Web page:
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Testing performance in CEF

Adobe is committed to creating the best tools and services to help you use the web effectively. Whenever possible, we use the web platform itself to build these tools and services. For instance, Edge Code and Edge Reflow are built with HTML, CSS and JavaScript on top of the Chromium Embedded Framework (CEF). CEF is an open source project created by Marshall Greenblatt, to which my team also contributes code to. With the transition from CEF1 to CEF3, we had the opportunity to contribute a feature to CEF that has been directly requested by the community: off-screen rendering.

Off-Screen Rendering

Off-screen rendering is useful for embedders who need more flexibility when interacting with the Chromium webview. Using this feature, the embedding application receives paint notifications, while the actual painting is performed in a bitmap buffer. The embedder is then responsible for drawing this buffer on the screen.

A consequence of this model is that the webview loses control of input events and the embedder is in charge of forwarding mouse and keyboard events to the webview. The performance of the off-screen rendering feature was a primary focus of the implementation from the very beginning. A challenge early on was to find a rigorous (yet not overly complex) method of comparing the performance of off-screen rendering with that of the standard rendering in CEF.

Chromium Telemetry Framework

While looking for a tool to test rendering performance in CEF the team found the Chromium Telemetry framework. Telemetry is a Python framework that runs on top of the remote debugging protocol used for performance testing in Chromium. From the set of benchmarks that Telemetry supports, the scrolling benchmark was the most applicable to our use case. This benchmark scrolls the page and gathers metrics about responsiveness, things like megapixels painted per second, number of dropped frames and the frame rate (via the mean-frame-time).

Telemetry can run on any flavour of Chromium and Content Shell. Since CEF3 is based on the new Chromium Content API, to run the scrolling benchmark we had to expose some private window.chrome APIs in JavaScript. These APIs are required for some of the metrics in the scrolling benchmark.

Running Telemetry with CEF

Telemetry depends on the Chromium source code, so a Chrome source checkout is required. A binary release of CEF can be downloaded from here.

To start the scrolling benchmark in CEF one has to run the run_multipage_benchmarks script from src/tools/perf/, in the Chromium source tree, with the following parameters: --browser=exact --browser-executable=path/to/cefclient --output=outputfile.csv smoothness_benchmark path/to/chromium/src/tools/perf/page_sets/top_25.json 

To run Telemetry on CEF with off-screen rendering and hardware acceleration disabled just append the extra switch:
--extra-browser-args="--off-screen-rendering-enabled --disable-accelerated-compositing"

For reliable test results, it is recommended that the benchmark be run against a set of pages copied locally. To record such a copy of the pages, run:/tools/perf/record_wpr --browser=exact --browser-executable=path/to/cefclient path/to/chromium/src/tools/perf/page_sets/top_25.json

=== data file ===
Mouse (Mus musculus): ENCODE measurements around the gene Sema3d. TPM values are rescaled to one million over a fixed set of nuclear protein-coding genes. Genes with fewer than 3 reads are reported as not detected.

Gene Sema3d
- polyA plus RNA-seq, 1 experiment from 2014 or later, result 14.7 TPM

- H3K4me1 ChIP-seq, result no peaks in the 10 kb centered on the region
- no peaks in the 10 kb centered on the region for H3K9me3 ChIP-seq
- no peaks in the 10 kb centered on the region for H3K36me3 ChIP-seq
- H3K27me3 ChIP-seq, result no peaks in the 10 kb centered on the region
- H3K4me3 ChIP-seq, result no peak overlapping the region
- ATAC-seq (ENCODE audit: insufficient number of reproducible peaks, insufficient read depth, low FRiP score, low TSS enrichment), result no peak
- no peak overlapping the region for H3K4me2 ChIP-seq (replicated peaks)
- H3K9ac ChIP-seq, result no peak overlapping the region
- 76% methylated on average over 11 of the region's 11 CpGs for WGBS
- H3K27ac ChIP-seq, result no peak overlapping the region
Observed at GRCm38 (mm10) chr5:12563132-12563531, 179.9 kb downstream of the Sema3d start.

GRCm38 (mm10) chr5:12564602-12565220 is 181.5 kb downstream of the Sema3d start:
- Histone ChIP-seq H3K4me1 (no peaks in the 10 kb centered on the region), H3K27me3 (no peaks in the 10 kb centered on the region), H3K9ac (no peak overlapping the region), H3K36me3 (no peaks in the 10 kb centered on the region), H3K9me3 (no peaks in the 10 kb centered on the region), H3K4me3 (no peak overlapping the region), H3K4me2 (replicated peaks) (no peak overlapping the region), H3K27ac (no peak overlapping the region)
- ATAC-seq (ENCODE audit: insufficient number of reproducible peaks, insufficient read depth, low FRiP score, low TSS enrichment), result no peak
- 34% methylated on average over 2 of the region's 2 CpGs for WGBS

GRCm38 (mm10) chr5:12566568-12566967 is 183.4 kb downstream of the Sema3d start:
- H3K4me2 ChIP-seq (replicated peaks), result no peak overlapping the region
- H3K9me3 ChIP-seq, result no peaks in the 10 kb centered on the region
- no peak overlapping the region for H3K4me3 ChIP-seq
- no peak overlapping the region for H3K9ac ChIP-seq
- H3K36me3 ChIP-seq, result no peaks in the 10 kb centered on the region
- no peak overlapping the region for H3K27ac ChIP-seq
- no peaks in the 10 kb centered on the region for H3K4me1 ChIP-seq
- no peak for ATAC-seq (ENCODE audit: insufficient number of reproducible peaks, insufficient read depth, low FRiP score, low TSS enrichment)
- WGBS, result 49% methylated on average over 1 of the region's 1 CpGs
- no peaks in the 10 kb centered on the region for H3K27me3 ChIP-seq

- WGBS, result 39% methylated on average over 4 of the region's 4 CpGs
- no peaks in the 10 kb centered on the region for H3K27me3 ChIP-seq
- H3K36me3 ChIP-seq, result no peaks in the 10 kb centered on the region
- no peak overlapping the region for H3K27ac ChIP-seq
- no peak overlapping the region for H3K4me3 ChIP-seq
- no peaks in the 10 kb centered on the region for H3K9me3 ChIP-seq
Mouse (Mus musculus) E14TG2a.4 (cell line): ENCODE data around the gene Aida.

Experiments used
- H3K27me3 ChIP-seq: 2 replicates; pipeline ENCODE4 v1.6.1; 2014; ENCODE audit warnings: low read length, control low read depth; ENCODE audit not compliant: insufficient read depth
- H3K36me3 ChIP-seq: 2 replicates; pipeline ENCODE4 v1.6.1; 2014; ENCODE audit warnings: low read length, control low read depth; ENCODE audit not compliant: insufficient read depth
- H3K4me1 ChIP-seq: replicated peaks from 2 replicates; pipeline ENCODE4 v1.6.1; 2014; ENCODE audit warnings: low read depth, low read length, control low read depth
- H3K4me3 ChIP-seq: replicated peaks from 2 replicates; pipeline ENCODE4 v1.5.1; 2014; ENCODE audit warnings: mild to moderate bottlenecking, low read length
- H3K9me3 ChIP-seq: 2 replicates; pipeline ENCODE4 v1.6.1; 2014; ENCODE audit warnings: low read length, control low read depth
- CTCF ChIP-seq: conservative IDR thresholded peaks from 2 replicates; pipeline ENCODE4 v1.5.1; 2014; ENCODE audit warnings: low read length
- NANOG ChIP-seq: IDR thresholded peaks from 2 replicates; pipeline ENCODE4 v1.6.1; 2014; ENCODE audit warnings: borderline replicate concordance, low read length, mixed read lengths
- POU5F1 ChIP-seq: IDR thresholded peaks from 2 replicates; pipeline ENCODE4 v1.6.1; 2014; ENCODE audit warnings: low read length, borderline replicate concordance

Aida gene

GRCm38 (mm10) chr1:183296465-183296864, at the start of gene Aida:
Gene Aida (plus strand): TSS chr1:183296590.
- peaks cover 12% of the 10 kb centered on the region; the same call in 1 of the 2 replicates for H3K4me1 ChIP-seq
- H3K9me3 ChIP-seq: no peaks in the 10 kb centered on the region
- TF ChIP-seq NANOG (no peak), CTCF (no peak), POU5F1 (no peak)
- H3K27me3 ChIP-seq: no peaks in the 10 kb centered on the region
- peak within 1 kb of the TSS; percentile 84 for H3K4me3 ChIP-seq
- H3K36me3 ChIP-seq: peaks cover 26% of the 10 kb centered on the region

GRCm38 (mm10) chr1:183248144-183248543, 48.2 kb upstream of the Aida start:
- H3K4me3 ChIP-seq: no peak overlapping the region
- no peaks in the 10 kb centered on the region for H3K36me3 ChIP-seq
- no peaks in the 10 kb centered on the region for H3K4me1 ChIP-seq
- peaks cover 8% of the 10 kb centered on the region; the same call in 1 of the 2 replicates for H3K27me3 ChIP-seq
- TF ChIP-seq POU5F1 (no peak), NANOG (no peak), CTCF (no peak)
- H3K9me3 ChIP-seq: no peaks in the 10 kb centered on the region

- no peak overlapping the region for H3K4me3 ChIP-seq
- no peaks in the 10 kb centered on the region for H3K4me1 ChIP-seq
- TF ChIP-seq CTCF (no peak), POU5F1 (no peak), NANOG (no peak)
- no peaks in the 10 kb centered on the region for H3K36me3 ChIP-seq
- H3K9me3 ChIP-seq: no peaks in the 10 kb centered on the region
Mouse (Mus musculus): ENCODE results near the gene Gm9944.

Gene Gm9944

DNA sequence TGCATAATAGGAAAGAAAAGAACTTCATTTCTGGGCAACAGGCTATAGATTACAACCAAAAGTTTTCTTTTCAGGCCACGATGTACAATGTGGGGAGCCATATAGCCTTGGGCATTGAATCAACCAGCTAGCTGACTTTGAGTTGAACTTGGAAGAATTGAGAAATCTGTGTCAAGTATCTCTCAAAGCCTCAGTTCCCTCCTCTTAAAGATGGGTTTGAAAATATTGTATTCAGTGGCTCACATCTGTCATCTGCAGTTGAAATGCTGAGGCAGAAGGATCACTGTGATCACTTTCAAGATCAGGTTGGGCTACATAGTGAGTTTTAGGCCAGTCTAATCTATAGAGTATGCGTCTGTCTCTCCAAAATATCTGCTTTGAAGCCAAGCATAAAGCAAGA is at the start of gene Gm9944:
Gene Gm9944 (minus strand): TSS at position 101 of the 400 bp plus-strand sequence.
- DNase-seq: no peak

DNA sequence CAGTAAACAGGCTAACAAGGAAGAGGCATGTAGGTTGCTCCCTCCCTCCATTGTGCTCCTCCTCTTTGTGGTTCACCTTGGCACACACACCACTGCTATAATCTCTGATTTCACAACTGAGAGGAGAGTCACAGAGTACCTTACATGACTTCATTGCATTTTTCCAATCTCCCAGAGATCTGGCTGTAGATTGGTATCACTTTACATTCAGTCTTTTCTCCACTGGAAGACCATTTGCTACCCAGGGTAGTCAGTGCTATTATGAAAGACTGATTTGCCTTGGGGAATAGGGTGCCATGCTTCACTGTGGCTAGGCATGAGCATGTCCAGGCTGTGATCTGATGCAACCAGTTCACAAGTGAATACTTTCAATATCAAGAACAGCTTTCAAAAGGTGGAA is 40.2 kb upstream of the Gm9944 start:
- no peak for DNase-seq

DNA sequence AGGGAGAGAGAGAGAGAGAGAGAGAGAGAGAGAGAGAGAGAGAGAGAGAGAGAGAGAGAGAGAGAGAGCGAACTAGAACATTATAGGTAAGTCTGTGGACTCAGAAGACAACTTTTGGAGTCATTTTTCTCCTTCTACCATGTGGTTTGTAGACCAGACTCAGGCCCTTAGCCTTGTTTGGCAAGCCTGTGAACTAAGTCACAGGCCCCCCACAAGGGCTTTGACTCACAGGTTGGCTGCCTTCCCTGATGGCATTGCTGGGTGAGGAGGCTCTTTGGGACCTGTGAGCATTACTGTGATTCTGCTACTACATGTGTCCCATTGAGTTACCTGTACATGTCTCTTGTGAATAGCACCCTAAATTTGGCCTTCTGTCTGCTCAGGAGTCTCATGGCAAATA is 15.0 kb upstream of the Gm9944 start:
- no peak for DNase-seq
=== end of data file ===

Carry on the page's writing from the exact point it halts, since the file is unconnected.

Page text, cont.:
Because of a current limitation of the Telemetry framework the path/to/chromium/src/tools/perf/data directory must already be created before attempting to create a local copy of the pages.

What we tested

Since off-screen rendering doesn’t support hardware acceleration, we compared the CEF test application(cefclient) in off-screen rendering mode with on-screen test application(accelerated compositing disabled).

We used the CSV file output format, concatenated the results into another file and then visualized the results with the viewer from path/to/chromium/src/tools/perf/utils/results_viewer/src/results_viewer.html.

Selecting two columns in the rendered html resulted in a graph like this:
CEF_Telemetry_results_old

Results of the investigation

On the Mac port, comparing the results revealed some unexpected behavior: off-screen rendering reported, on average, a smaller mean frame time than standard rendering. This means that more frames were sent to the screen during off-screen rendering in the same time interval.

After some investigation we found that by scrolling inside an off-screen rendering based cefclient, the renderer receives much more scrolling events than it does for a regular cefclient. This caused the renderer to send more frames to the screen. Digging into the code revealed that Chromium used to skip some of the scrolling events received from the system – an optimization that wasn’t available in off-screen rendering.

After addressing the off-screen rendering performance issues so that they were more closey aligned with standard rendering in Chromium, we ran the benchmarks again and received the following results:
CEF_Telemetry_results_new

Conclusions

Testing rendering performance is always a challenge but fortunately the Chromium team did a really good job with the Telemetry framework. Since CEF3 shares the necessary bits with the Chromium content shell, we got Telemetry support inside CEF pretty much for free.
While these capabilities are not yet widely available, it is easy to see the value such a tool would provide for all major web browsers.

This post has been written in collaboration with Ion Rosca.

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